Nightingale seminars

Nightingale lecture series

In recognition of the contributions by Florence Nightingale, FIRE statistical consulting for young researchers at UGent, and FLAMES, Flanders Training Network for Methodology and Statistics, organize, with support from the Center for Statistics, the Florence Nightingale lecture series showcasing the impact of modern statistical methodology on exciting new discoveries.

Through the series, scientists highlight recent controversies in their fields and, in discussion with expert statisticians, explain the evidence supporting the findings. The goal? Bringing together researchers and methodologists, and showing how an understanding of research methodology used in other fields can benefit their own work!

Is our criminal justice system effective in preventing recidivism?

Dr. Christophe Vandeviver, Institute for International Research on Criminal Policy (IRCP), Ghent University

Dr. Alina Nicolaie, department of Applied Mathematics, Computer Science and Statistics, Ghent University

Thursday, November 19, 2015, 12h

Rode Zaal, Binnenkoer Universiteitsstraat 4, Wing C5, 2nd floor, Universiteitsstraat 4, 9000 Gent, Belgium


Is our criminal justice system effective in preventing recidivism? A discussion of the statistical methods and practical conclusions of a recent study.

Firmly rooted in our criminal justice system is the belief that offenders must be punished in order to force them into reconsidering their criminal career. However, the effectiveness of punishment has often been debated. One way to measure this effectiveness is by looking at recidivism, the act of committing unlawful behavior after having earlier been sentenced for another unlawful act. Unlike most other European countries, Belgium does not compile national recidivism statistics. Now, for the first time, the prevalence of recidivism in Belgium has been estimated using a large official data set by the National Institute for Criminalistics and Criminology. Several techniques from survival analysis, for instance the proportional hazards model, were applied. The results establish that approximately 6 out of 10 criminals reoffend, and provide insight into a number of offender features and criminal justice characteristics that may serve as indicators of future offending. In this Nightingale presentation, we will present and discuss the findings of this study from a criminological and a statistical viewpoint.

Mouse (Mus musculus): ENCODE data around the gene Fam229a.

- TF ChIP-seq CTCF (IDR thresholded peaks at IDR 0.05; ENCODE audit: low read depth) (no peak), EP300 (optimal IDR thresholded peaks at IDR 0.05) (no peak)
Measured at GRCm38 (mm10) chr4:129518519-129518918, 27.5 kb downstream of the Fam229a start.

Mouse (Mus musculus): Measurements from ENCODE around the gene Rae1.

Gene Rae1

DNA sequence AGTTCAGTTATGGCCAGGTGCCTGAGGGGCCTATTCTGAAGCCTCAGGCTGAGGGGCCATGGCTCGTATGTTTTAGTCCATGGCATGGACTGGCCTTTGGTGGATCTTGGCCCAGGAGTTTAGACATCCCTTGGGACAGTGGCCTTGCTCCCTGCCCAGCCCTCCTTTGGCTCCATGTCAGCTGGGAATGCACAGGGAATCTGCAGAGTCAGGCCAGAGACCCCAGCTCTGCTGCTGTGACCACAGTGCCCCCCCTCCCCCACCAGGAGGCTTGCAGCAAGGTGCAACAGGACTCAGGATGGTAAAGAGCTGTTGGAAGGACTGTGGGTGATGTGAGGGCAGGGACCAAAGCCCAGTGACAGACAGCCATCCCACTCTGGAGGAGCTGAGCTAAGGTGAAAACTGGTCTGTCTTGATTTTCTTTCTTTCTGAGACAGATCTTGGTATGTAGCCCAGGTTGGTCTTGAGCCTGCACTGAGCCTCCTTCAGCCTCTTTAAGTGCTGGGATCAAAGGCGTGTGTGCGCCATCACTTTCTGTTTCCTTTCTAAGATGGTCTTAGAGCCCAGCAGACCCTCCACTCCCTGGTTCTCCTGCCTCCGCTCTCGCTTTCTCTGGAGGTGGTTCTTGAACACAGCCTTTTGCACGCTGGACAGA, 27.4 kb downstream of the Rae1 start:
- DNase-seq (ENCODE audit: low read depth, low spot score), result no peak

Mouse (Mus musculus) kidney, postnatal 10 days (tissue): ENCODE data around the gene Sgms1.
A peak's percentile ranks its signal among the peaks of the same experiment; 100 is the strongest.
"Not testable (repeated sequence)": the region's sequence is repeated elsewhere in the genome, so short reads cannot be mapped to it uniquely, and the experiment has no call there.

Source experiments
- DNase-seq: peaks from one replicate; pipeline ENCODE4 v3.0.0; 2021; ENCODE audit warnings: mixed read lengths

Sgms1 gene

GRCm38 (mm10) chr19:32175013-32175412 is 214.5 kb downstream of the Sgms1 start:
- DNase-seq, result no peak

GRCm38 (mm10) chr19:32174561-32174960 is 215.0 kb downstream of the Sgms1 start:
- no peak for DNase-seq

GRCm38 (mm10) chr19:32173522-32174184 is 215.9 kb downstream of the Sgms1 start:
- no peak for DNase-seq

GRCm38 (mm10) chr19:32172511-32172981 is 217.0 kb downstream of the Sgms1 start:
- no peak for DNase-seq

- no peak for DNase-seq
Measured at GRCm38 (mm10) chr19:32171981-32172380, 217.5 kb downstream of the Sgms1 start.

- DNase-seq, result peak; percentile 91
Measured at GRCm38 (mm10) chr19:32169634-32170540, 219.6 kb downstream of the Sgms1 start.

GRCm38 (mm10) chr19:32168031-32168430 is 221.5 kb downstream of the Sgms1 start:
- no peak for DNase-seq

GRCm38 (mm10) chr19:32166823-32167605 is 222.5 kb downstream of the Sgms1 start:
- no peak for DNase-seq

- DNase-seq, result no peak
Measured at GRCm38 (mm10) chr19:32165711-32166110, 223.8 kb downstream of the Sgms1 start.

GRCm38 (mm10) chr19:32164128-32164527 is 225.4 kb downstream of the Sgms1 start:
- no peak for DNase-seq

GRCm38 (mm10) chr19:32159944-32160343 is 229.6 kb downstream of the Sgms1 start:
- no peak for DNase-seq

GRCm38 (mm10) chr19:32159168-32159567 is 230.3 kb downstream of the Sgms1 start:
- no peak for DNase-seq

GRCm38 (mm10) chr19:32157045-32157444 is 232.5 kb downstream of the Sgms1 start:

Is sitting the new smoking?

Dr. Katrien De Cocker, Department of Movement and Sports Sciences, Ghent University

Prof. Dr. Els Goetghebeur, department of Applied Mathematics, Computer Science and Statistics, Ghent University

Wednesday, March 11, 2015, 12h

Room Museum of the History of Science Building S30, Campus De Sterre, Krijgslaan 281, 9000 Gent, Belgium


Join a discussion by Dr. Katrien De Cocker and Prof. Dr. Els Goetghebeur of how the essential tools of study design uncover the hidden risks of your own desk job, from heart disease and diabetes to genetic mutations, and how you can apply these tools to boost your own research.

Remember the days with no escape from cigarette smoke? Today it is the `sitting disease’ that is hitting us in epidemic proportions: scientists are examining the deadly threat of sitting too much! Should we add warning labels to chairs? Should the university introduce a mandatory daily hour on a treadmill desk or deskcycle?

The New York Times reports on a study that saw part of the cellular ageing process reversed by replacing sitting time with standing time. Scientists frown in disbelief at the thought of DNA rejuvenation and lengthening telomeres. We ask ourselves where is the evidence?